Falcon 9, Falcon Heavy and Beyond…

The US Federal Aviation Authority has assessed SpaceX’s coming plans for Falcon 9 and Falcon Heavy launches over the next few years:
Draft Environmental Assessment for SpaceX Falcon Launches at Kennedy Space Center and Cape Canaveral Air Force Station

SpaceX is usually fairly vague about numbers for the Falcon design specifications, but this analysis of environmental impacts has the following:

FALCON 9 
PropellantRP-1/LOX
Mass (lb)1,135,925
Thrust (lb.f)190,000
Total Thrust (lb.f)1,710,000

Falcon 9 is essentially the core of a Falcon Heavy, thus the Second Stage of the Falcon Heavy applies to the Falcon 9, while the Falcon Heavy boosters are essentially first stages of the Falcon 9.

Falcon HeavyLOX (lb)RP-1 (lb)Total Propellant (lb)
Stage 11,898,000807,0002,705,000
Stage 2168,00064,950232,950

Presently the Starship is in development, promising 380 seconds of Specific Impulse. The question is: what the next technological leap required to store liquid methane and liquid oxygen for extended periods of time in orbit and beyond?

Thus I’ve been pondering “Space Storable” propellants – oxidisers and fuels which don’t require regenerative cooling systems to remain liquid for months at a time. One combination which is “Green” and has received significant research is using hydrogen peroxide to burn kerosene. Kerosene (as RP-1) has twice the density of liquid methane, which means smaller tankage. Hydrogen peroxide (H2O2) has a reputation of being a difficult oxidiser, but it’s non-toxic compared to the legacy option of nitrogen tetroxide (N2O4) and thus is sufficiently attractive for rocket propulsion developers to investigate further. “Apollo”, for comparison, used a combination of hydrazine (a specific formulation of) and N2O4 – a combination which gives similar performance to RP-1 + H2O2. Another advantage of hydrogen peroxide is that it can be made from lunar water, thus there’s potential to resupply deep space missions from the Moon.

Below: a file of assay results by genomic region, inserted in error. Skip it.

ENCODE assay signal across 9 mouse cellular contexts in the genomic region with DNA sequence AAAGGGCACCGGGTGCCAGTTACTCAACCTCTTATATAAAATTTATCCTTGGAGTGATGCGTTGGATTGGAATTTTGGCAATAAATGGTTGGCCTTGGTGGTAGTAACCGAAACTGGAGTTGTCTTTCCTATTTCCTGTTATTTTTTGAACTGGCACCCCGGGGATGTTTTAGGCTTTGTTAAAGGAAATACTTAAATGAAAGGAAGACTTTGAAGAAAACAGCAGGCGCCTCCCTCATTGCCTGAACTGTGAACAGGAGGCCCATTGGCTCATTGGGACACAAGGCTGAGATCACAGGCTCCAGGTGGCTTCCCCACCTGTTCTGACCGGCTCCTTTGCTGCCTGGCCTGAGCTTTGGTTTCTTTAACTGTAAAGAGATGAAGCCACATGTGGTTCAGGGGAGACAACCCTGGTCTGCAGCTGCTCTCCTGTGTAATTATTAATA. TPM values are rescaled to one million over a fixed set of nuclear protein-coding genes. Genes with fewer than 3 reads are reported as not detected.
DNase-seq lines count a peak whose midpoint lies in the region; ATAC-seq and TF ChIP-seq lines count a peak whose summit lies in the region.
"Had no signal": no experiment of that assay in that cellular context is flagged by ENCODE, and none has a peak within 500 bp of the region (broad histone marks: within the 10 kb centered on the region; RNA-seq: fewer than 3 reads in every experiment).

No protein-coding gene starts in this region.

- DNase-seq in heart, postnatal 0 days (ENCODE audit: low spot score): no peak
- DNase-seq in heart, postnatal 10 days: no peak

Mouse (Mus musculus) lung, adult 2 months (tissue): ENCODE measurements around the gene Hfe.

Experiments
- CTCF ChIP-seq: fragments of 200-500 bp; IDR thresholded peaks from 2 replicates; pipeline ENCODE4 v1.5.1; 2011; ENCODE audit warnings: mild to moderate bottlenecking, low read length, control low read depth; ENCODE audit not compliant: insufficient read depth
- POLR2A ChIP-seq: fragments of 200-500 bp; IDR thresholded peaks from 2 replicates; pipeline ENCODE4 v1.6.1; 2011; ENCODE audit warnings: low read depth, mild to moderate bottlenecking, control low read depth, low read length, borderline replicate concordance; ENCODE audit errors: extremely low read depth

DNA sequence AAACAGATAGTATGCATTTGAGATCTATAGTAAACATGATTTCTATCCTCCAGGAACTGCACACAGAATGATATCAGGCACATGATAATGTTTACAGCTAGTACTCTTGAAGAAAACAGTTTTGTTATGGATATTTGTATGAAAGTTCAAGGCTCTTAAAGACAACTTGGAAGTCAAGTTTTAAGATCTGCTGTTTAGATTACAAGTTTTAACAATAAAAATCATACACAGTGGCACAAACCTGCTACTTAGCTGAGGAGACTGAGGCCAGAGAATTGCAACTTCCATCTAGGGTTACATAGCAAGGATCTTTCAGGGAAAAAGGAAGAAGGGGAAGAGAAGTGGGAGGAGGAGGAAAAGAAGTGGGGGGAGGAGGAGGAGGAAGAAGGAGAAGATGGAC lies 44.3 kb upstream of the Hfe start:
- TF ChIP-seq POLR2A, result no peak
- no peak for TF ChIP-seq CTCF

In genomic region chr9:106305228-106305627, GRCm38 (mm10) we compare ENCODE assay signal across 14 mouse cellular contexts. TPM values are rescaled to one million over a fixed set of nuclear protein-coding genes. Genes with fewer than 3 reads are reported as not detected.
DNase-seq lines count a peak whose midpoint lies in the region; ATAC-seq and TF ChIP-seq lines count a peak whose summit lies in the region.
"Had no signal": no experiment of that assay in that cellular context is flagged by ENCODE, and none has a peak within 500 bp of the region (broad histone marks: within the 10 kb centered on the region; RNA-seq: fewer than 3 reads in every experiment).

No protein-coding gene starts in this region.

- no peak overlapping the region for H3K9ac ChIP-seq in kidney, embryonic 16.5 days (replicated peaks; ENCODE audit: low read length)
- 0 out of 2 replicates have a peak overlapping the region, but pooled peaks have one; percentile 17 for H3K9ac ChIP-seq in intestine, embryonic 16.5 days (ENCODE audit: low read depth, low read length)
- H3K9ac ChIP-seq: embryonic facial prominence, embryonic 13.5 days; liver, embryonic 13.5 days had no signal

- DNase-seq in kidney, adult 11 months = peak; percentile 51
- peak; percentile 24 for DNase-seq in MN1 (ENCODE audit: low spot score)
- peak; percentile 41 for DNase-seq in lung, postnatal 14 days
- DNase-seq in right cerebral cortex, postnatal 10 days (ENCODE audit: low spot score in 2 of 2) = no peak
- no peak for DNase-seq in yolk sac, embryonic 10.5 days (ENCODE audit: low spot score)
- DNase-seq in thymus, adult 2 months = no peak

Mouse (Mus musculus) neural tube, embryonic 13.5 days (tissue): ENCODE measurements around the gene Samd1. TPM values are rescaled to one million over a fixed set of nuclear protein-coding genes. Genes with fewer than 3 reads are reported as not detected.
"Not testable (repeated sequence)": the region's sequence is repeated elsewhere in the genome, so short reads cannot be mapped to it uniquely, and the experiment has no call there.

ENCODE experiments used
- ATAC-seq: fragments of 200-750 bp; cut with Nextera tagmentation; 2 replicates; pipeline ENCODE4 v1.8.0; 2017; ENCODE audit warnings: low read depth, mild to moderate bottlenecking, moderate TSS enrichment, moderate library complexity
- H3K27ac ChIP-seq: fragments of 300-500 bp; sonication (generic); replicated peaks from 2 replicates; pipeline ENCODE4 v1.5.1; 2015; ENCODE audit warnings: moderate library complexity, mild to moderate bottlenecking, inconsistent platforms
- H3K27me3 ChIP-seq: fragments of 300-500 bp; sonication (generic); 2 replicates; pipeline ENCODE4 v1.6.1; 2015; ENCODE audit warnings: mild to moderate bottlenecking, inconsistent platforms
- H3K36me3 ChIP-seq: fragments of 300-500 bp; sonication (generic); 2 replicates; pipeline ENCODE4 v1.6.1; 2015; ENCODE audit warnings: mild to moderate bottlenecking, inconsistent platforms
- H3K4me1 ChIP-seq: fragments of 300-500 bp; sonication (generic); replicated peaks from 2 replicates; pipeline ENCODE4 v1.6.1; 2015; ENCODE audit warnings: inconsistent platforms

Of course, if you’re going to all the trouble of building fuel depots in Lunar Orbit, keeping cryogenic fuels, like LCH4 + LOX, isn’t a huge cooling burden. Solar powered cryocoolers can do the job.